Browsing Tag

bks iyengar

Lifestyle Yoga

Savasana – The Corpse Pose

March 27, 2020

‘Verse 32 of the First Chapter of the Hatha Yoga Pradipika states: ‘Lying upon one’s back on the ground at full length like a corpse is called Savasana.  This removes the fatigue caused by the other asanas and induces calmness of mind.’ (Light on Yoga, p 422)

And we’re finally at the end of our Immunity Sequence.  In the past few weeks many of us have incorporated these asanas into our daily yoga routines and it’s been incredibly gratifying to see everyone stick to yoga routines and, quite frankly, make the most of a bleak situation.  I do feel that once we’re through this #21daylockdown, we will see that our individual actions actually did make a difference.

Svasana is also called the Mritasana.  Sava and Mrita means a corpse.  Your main objective in this asana is to simulate a dead body.  A dead body has no movement, and no thoughts (wherein lies the challenge).

It helps to:

  • Calms the nervous system.
  • Reduces blood pressure.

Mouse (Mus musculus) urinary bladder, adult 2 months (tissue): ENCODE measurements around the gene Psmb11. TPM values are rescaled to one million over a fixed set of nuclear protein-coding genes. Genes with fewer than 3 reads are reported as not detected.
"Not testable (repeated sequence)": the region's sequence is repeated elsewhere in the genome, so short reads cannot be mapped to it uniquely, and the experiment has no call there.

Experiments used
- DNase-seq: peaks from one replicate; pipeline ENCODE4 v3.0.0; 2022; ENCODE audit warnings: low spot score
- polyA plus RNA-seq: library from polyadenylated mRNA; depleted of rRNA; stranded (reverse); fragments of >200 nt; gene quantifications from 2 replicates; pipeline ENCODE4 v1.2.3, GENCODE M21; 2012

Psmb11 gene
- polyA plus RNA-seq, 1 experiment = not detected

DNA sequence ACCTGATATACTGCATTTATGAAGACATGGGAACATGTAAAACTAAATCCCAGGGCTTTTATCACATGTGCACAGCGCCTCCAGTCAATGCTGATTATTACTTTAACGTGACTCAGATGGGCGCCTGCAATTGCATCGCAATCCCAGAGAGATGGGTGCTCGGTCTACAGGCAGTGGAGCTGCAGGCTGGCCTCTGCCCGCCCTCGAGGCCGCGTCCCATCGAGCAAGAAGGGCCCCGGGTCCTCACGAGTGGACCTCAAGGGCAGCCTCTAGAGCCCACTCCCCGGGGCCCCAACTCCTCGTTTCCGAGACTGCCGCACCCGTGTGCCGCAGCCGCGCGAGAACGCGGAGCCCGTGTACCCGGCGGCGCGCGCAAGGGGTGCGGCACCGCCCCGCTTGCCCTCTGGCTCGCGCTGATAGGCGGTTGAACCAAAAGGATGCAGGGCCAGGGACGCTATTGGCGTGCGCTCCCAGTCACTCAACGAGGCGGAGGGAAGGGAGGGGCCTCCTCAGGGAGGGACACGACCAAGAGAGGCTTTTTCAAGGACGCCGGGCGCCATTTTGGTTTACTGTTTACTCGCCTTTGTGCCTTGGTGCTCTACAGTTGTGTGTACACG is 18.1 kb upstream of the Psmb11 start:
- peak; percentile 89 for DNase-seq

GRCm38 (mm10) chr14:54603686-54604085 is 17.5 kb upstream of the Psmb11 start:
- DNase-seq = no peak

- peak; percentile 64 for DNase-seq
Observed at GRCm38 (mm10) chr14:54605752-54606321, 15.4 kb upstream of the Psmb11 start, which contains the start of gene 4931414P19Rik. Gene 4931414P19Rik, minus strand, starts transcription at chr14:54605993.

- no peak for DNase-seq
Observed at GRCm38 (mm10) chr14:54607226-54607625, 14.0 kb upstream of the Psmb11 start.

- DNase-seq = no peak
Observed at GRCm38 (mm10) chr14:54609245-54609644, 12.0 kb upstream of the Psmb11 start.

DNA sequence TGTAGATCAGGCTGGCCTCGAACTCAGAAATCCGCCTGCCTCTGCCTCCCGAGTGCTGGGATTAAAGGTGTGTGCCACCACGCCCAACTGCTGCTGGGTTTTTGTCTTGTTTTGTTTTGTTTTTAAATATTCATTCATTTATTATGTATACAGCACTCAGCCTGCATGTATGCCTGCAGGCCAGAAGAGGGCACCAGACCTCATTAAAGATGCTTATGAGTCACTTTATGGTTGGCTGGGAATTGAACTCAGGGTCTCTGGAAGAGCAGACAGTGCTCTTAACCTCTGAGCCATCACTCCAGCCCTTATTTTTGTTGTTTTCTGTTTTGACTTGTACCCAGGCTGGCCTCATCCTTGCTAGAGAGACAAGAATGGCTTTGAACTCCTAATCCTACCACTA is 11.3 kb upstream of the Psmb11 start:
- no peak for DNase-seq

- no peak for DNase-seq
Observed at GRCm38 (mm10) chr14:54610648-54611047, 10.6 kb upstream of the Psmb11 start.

• Relieves anxiety.
  • Restores balance.
  • Facilitates healing.

 

Contraindications

No contraindications!  Anyone and everyone can and should practice the savasana.

 

Busting the Myths

Savasana is everyone’s favorite posture.  It’s often treated as a posture where your body rests.  However, in this posture your mind is also supposed to remain still.  And this is what makes this posture the most difficult.   Read on for some practice pointers…

Practice Pointers

  • Initially you may fall asleep during savasana.  This just means that your body needs more rest.  Once your body get the adequate amount of rest, you will be able to bring a meditative quality to your savasana.
  • In a one hour class you must make sure to stay in savasana for at least 10 minutes.

 

Stay tuned for more from our Yoga to Boost Immunity Sequence.

Download the Daily Yoga Practice Checklist.

Follow Amrutha Bindu Yoga here.

Follow Medha Bhaskar here.

Follow me (Pragya Bhatt) here.

Lifestyle Yoga

Viparita Karani – The Inverted Pose

March 26, 2020

 

There’s a general consensus among modern yogis that Viparita Karani or Legs-Up-The-Wall Pose may have the power to cure whatever ails you. (Yoga Journal)

 

In Sanskrit Viparita means ‘upside down’ and karani means ‘doing’.

It helps to:

  • Regulate blood pressure.
  • Treat cardiac disorders.
  • Treat stress-related headaches, including migraines.
  • Gives relief from swollen feet.
  • Relieve nausea.

Contraindications